Margaret Weichert may be new to the Office of Personnel Management, but she’s wasting no time advancing the agency’s administration-driven workforce reforms.
Weichert, who was named acting OPM director last week after the abrupt departure of Jeff Pon, unveiled the agency’s plans to offer direct hire authority for IT, cybersecurity and STEM jobs within the federal government during a Thursday media roundtable.
Dating back to Pon’s start at OPM, the new authorities have been heralded as key initiatives to help reduce critical technology skills gaps in the federal workforce. Weichert called them an important first step in the White House’s plan to overhaul the government’s technology, data and talent management infrastructure.
“I think over time, there will be a host and a portfolio of changes that we are going to recommend,” she said. “I think it’s really important for us to acknowledge that all of the original components of Title 5 and updates to it since then were well-intentioned, but layers and years of statute and added regulation have made it very complex and very cumbersome to operate very nimbly and agilely in the 21st century.”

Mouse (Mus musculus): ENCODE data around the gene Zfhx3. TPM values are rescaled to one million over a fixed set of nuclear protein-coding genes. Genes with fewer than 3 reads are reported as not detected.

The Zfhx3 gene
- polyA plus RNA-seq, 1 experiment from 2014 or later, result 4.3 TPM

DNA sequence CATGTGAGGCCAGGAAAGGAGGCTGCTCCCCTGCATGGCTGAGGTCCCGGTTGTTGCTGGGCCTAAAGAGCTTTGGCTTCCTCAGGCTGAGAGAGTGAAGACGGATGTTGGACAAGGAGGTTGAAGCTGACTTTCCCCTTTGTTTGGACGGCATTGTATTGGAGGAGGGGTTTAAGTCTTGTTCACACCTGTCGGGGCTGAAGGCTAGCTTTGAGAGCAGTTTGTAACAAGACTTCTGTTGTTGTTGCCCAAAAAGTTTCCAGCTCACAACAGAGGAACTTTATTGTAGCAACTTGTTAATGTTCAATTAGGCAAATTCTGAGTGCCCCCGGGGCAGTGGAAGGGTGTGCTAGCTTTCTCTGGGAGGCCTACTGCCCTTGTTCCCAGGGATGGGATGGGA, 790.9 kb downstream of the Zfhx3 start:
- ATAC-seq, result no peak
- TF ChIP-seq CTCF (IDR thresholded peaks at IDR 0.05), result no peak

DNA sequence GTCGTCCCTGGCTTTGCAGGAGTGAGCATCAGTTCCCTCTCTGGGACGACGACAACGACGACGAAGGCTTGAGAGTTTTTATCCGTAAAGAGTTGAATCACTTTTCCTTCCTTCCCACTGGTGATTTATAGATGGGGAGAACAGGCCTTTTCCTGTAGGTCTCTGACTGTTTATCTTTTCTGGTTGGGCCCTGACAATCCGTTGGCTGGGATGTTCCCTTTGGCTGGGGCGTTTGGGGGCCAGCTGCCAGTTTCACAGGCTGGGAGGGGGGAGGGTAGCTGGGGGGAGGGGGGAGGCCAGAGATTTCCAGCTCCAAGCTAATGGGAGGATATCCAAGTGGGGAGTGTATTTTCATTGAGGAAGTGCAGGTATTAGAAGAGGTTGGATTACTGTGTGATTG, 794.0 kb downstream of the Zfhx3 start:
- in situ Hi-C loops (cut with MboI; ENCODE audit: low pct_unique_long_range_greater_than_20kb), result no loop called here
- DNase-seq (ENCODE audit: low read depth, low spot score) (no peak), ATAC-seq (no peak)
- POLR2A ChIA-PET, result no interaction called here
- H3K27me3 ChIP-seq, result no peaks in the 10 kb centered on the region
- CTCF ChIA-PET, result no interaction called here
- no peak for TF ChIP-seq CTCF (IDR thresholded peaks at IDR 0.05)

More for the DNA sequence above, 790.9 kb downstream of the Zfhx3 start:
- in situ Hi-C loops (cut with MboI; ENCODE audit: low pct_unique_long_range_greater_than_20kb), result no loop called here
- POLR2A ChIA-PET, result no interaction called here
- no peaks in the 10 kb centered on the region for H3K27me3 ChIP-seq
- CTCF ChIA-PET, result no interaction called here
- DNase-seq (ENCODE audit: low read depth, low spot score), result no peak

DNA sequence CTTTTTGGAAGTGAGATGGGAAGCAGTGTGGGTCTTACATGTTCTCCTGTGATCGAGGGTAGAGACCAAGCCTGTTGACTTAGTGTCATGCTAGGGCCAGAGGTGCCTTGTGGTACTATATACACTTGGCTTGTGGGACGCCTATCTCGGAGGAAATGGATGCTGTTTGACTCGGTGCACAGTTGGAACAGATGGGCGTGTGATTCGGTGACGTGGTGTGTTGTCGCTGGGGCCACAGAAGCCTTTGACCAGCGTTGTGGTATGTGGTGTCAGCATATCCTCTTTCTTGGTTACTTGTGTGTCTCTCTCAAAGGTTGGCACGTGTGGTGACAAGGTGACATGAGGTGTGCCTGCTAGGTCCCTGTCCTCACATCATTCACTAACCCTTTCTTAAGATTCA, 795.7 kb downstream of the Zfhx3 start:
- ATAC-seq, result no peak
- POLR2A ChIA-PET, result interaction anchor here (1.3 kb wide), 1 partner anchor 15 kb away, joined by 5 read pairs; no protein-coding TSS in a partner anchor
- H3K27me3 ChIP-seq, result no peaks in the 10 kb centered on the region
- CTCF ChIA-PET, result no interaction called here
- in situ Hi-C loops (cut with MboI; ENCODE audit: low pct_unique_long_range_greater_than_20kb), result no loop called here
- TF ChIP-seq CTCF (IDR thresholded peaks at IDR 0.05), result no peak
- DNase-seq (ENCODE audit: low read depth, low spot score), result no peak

The IT and cyber direct hiring authority will seek to streamline how agencies can onboard professionals more efficiently into federal service, with an emphasis on network operation, information assurance, military, diplomacy and intelligence mission skills related to the government’s information infrastructure.
The STEM authority will center on jobs in engineering; biological sciences; physical science; math, statistics and actuarial sciences; and economics to help agencies infuse new talent into their ranks quickly.
Officials said the STEM direct hiring authority should be finalized and available to agencies by the end of next week. The cyber and IT authority, on the other hand, will require a proposed regulatory change. However, officials said Weichert will begin implementing portions of the authority shortly.
The president’s pay agent — the federal salary-setting triumvirate of OPM, Office of Management and Budget, and the Department of Labor — has the statutory authority to establish alternative compensation systems outside the General Schedule, and OPM officials said Thursday that the group has formed an interagency committee to discuss crafting new competency-based pay systems for three to five additional occupations by spring 2019.
The moves come on the heels of the Civil Service Reform Act’s 40th anniversary, which agency officials noted was the last substantive change to the federal workforce’s structure. To modernize that structure, officials said the administration will seek bipartisan support in Congress for legislative reform to Title 5, mixed with regulation and guidance changes to make talent management more flexible.
“This is very much a down payment on things to come,” said Mark Reinhold, OPM associate director of employee services. “There are a lot of moving parts right now. We are working toward pursuing objectives in the President’s Management Agenda, looking at things that we can do administratively, but also, this is part of a broader effort for larger reforms. So I think that we can leave that teaser with you that there’s more to come.”